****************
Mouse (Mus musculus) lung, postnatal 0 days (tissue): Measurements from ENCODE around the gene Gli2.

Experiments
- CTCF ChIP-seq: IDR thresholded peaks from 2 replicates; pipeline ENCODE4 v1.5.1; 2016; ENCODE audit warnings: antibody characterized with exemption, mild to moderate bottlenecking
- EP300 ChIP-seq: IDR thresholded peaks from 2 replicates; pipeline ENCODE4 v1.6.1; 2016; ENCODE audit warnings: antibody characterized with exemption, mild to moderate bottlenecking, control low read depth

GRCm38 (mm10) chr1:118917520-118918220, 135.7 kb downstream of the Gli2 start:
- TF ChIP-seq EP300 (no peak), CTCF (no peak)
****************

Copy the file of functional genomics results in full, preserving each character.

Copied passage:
Mouse (Mus musculus) lung, postnatal 0 days (tissue): Measurements from ENCODE around the gene Gli2.

Experiments
- CTCF ChIP-seq: IDR thresholded peaks from 2 replicates; pipeline ENCODE4 v1.5.1; 2016; ENCODE audit warnings: antibody characterized with exemption, mild to moderate bottlenecking
- EP300 ChIP-seq: IDR thresholded peaks from 2 replicates; pipeline ENCODE4 v1.6.1; 2016; ENCODE audit warnings: antibody characterized with exemption, mild to moderate bottlenecking, control low read depth

GRCm38 (mm10) chr1:118917520-118918220, 135.7 kb downstream of the Gli2 start:
- TF ChIP-seq EP300 (no peak), CTCF (no peak)